Seven or eight years ago, I was invited by a group of priests of the Marquette (Michigan) diocese to give a series of talks on music and morality. They were very receptive to my approach and suggested that I might set down my thoughts in a book. Hence the memoir I mentioned in the previous post. I chose the memoir format because music and morality are so difficult to write about in the abstract. And indeed, I more recently gave a similar talk at the University of Virginia’s St. Anselm Institute and faced some tough questions which, to be honest, I’ve yet to sort out, at least for an audience broader than that of like-minded Catholic priests in the Midwest.
Most people evaluate music personally and subjectively. Indeed, they are unashamed to do so. De gustibus non disputandum est. On matters of taste, there can be no dispute. So to write that some music might have moral implications, that some styles of music might be right or wrong, even good or evil, is at best ludicrous and at worst dangerous. So the thinking goes. Another way to put this is that there is rational way to come to an agreement about quality music. Whatever powers we grant to reason, they do not include the power to judge between musical tastes.
Oddly enough, morality suffers from many of the same problems. Those who disagree on matters of sexual mores, economics, freedom of speech, gun ownership, foreign policy, or virtually any other issue rarely make any headway toward agreement by trotting out rational arguments. Is this evidence of relativism, that any moral stance can be justified from some one person’s perspective or another? That doesn’t pass the sniff test. When we talk about right and wrong, we expect these terms to pack more punch. We expect that moral insights will create obligations to adopt certain stable behaviors and attitudes. For example, theft is wrong, and morally responsible people cultivate a personal aversion to stealing. We don’t like to excuse the thief on the grounds that de gustibus non disputandum est. Therefore, our broad cultural failure to discuss moral matters rationally must have a root other than personal taste. On Facebook, it seems that my liberal friends characterize conservatives as irrational, or at best ignorant, ill-bred and under-educated. And conservative return the favor.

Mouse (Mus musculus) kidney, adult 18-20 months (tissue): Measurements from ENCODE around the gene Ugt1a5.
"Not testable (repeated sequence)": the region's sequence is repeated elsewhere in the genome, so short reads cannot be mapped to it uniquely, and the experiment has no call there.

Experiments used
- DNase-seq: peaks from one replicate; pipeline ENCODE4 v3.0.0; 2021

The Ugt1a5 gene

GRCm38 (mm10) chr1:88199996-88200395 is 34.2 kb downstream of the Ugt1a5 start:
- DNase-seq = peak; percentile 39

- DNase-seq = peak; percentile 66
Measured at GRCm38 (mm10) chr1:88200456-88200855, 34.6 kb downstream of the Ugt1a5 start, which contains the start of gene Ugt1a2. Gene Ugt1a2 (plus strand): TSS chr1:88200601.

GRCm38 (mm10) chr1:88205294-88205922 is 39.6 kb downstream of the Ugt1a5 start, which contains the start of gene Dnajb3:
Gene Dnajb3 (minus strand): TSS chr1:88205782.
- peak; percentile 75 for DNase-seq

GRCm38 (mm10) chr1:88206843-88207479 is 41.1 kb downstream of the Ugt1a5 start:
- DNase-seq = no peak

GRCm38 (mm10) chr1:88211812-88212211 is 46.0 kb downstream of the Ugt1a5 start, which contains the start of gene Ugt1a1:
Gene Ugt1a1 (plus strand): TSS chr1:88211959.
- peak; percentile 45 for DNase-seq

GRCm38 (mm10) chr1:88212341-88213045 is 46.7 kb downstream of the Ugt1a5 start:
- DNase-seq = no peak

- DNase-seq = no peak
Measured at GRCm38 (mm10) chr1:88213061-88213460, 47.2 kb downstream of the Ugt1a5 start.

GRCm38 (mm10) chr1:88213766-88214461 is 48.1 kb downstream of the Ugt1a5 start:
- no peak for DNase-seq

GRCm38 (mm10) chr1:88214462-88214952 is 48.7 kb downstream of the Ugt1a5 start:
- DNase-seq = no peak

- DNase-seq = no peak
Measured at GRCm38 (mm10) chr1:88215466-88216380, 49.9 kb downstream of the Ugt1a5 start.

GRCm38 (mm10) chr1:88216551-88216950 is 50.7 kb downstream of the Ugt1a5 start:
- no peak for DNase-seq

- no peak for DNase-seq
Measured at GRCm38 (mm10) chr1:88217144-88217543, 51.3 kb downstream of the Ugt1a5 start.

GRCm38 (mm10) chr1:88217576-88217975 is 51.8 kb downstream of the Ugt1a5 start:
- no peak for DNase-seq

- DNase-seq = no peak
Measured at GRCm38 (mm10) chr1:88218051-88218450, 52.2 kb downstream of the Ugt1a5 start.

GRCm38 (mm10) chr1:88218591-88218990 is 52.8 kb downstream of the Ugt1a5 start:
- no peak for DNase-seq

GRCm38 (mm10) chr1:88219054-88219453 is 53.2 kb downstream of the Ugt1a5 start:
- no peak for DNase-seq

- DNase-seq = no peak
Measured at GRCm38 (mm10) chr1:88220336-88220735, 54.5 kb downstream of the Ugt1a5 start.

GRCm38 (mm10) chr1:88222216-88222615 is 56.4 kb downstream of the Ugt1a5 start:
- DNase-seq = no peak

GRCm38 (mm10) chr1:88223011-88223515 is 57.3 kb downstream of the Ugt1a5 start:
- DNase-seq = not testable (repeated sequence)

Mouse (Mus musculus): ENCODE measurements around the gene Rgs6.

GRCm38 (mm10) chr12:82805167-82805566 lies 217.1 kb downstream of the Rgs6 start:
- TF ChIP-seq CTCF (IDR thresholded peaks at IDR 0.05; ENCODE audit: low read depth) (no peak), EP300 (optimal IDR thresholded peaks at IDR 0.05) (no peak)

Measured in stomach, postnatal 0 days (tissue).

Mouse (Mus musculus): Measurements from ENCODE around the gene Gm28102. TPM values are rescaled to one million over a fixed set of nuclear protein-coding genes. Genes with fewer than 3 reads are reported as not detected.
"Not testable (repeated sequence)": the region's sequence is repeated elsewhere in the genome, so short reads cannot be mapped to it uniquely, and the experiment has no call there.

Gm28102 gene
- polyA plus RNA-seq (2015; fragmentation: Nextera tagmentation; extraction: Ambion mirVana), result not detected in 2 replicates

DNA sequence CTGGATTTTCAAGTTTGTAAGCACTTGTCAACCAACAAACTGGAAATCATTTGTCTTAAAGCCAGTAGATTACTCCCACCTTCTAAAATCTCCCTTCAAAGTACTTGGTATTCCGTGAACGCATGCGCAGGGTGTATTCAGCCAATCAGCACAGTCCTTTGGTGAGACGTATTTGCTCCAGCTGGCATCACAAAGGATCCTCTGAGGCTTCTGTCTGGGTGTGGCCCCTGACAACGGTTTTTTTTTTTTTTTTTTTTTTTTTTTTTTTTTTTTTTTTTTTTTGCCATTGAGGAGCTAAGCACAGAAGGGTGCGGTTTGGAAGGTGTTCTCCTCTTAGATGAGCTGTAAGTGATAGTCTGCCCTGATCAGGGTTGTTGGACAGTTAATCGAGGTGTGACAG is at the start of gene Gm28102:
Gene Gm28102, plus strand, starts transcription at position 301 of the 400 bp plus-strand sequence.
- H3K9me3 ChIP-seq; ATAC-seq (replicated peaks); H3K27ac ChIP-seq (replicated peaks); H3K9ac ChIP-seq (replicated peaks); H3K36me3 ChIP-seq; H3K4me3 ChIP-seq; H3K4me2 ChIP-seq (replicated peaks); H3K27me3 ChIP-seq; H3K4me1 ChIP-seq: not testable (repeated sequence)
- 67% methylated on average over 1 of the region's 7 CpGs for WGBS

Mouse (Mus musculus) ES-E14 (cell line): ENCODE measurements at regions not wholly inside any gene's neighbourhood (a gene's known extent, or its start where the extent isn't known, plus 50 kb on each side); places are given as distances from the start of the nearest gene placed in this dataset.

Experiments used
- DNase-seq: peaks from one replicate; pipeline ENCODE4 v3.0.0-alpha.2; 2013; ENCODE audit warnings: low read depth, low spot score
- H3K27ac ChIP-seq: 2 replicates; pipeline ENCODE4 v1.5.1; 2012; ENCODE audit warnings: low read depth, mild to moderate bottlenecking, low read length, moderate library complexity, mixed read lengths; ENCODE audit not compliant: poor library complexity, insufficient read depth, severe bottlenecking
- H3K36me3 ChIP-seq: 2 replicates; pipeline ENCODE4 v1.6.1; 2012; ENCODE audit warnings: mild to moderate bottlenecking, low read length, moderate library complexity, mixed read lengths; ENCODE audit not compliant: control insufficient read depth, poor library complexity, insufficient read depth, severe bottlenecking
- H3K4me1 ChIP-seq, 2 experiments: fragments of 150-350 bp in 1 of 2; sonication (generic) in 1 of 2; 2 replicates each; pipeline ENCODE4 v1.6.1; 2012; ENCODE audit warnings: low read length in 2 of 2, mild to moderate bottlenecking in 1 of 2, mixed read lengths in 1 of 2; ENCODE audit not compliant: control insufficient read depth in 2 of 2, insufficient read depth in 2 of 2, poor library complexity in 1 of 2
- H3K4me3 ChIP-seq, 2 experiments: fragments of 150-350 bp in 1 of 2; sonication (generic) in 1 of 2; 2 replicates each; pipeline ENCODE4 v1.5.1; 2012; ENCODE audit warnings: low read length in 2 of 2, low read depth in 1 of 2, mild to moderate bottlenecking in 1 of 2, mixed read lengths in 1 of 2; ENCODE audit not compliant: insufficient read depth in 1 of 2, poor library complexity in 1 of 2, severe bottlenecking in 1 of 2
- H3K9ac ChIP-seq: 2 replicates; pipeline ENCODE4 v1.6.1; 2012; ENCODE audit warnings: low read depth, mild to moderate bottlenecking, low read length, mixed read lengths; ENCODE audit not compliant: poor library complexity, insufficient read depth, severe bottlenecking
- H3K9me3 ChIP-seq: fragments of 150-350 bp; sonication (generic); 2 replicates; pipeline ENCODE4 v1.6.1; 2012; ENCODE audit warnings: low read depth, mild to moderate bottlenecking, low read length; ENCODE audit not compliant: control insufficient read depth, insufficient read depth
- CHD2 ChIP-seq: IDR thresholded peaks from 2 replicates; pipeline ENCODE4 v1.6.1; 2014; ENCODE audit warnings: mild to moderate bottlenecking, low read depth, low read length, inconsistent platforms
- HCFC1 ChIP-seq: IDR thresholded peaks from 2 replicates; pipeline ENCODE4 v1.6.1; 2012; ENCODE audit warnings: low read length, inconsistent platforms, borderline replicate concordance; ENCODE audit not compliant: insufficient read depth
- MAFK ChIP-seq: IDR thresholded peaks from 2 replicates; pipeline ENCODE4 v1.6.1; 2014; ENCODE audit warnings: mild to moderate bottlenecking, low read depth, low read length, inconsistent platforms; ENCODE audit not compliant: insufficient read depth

So when matters both of music and of morals cannot be discussed rationally, what am I, aspiring author, to do?
I was puzzling over just that question seven years ago when I pulled off the shelf a copy of Alasdair MacIntyre’s After Virtue. I knew that it was an Important Book. However…almost all references I had seen to it at that time popped up in right wing editorials, to add weight to boilerplate conservative arguments. Yawn. So I had avoided it, assuming that it was a more sophisticated version of Bill Bennett’s The Book of Virtues. But I also recognized that for my book to be worth anything, I needed to strengthen my knowledge of moral philosophy. So I decided to stick it out with MacIntyre.
And boy, was I wrong about him. The first two chapters of After Virtue explained to me exactly why I was unable to speak about music or morality in rational terms. And the rest of the book (as well as the three further texts considered to be part of a tetralogy) laid the groundwork for addressing the problem. MacIntyre’s solution famously called for “another–doubtless very different–St Benedict.” I was won over completely by that point.
The four books of his acclaimed tetralogy:
After Virtue (1981)